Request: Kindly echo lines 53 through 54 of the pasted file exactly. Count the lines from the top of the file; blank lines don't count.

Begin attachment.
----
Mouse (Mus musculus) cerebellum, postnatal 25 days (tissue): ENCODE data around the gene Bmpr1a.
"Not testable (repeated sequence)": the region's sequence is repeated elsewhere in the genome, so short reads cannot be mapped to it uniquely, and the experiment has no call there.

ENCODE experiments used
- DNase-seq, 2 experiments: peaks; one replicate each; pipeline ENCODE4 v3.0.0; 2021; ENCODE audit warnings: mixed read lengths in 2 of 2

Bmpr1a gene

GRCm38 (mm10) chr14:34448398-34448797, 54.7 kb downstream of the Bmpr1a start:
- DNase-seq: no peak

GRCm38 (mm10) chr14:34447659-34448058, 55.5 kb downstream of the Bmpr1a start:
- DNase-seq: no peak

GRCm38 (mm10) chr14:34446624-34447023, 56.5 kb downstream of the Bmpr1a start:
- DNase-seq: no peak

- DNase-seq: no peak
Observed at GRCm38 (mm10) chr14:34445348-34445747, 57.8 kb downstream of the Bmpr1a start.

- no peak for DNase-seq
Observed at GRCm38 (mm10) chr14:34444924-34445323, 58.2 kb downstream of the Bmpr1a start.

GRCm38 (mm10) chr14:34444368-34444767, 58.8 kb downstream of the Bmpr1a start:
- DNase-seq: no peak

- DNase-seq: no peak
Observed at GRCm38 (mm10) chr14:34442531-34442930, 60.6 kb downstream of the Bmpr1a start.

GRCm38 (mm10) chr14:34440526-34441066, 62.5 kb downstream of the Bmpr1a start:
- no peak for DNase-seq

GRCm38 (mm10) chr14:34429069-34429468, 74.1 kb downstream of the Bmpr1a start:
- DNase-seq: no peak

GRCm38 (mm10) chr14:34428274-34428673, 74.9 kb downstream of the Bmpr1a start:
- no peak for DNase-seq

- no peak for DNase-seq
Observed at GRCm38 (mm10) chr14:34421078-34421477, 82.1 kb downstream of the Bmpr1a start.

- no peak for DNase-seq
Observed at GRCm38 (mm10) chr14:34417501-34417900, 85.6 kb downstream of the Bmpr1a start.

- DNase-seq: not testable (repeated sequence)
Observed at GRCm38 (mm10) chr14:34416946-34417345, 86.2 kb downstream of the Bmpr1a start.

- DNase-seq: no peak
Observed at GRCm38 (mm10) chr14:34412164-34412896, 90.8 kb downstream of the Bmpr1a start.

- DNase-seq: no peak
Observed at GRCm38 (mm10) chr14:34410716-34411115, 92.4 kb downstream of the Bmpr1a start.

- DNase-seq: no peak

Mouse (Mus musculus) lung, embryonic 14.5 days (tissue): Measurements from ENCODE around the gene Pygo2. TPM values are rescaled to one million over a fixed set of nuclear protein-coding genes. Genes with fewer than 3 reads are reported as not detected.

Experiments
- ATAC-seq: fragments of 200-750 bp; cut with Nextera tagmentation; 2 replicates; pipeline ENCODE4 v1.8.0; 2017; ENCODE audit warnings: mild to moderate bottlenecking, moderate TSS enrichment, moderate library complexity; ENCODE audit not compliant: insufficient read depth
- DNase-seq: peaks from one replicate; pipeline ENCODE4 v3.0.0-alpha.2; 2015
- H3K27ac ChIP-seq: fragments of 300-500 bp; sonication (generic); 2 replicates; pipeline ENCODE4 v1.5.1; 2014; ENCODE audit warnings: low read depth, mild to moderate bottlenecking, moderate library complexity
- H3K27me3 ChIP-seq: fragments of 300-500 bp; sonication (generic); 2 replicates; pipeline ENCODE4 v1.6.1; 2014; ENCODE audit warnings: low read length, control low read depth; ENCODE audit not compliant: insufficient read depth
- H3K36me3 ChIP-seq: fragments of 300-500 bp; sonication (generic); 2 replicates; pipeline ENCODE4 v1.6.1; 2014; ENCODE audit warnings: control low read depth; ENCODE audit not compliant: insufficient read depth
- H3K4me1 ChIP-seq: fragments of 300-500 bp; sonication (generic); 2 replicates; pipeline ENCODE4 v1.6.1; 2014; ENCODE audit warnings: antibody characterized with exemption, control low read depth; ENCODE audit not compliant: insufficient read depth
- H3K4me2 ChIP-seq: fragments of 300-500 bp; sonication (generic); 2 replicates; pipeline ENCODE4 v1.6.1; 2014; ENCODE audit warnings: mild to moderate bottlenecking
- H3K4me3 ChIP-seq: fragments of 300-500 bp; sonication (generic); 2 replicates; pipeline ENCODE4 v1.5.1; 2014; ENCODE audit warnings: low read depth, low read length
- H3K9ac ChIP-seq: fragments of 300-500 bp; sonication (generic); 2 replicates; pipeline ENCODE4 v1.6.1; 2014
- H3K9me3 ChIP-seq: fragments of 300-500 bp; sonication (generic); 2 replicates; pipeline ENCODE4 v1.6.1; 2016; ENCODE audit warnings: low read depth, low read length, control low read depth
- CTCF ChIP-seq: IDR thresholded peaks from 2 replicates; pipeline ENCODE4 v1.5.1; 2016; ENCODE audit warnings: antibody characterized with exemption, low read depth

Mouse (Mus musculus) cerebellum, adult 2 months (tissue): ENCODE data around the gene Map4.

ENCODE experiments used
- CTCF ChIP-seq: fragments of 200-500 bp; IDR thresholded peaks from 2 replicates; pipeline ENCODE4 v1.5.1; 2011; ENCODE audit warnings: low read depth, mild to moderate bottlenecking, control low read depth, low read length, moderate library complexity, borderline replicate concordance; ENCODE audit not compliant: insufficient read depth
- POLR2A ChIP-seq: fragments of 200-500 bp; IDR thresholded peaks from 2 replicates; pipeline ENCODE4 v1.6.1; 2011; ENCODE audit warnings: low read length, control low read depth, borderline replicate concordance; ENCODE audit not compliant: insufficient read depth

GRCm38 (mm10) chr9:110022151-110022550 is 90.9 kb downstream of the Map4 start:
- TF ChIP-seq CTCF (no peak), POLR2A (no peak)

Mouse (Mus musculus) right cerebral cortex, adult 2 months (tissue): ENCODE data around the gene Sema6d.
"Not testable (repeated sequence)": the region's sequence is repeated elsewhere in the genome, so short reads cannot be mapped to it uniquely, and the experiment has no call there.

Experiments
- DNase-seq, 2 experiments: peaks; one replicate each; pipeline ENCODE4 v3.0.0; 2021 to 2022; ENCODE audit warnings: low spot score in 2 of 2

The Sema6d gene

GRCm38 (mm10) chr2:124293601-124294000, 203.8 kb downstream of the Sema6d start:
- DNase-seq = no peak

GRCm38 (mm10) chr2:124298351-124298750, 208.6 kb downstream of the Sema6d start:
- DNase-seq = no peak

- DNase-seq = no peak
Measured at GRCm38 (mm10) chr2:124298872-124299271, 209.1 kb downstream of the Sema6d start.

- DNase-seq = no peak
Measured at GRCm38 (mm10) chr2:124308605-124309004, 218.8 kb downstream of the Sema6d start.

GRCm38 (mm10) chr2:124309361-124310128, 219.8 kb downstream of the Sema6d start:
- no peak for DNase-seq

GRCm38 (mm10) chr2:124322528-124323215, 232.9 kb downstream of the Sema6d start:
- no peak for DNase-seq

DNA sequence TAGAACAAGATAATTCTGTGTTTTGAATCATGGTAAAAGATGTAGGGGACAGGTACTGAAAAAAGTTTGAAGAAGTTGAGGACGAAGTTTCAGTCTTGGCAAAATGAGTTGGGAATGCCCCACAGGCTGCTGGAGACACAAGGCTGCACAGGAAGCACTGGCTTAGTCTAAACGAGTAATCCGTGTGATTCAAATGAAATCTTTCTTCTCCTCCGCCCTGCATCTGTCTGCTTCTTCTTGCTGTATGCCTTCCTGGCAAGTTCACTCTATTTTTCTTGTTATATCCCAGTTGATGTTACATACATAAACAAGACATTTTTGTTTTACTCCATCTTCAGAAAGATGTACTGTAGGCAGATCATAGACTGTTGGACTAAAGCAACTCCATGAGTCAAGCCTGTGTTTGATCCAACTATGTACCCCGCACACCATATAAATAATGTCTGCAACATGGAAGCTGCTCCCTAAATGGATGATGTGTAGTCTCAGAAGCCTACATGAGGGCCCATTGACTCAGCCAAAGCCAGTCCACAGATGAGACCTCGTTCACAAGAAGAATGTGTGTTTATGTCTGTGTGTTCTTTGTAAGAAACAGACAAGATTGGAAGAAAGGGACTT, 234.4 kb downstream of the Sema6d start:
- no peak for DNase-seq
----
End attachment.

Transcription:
- POLR2A ChIP-seq: fragments of 200-500 bp; IDR thresholded peaks from 2 replicates; pipeline ENCODE4 v1.6.1; 2011; ENCODE audit warnings: low read length, control low read depth, borderline replicate concordance; ENCODE audit not compliant: insufficient read depth

GRCm38 (mm10) chr9:110022151-110022550 is 90.9 kb downstream of the Map4 start: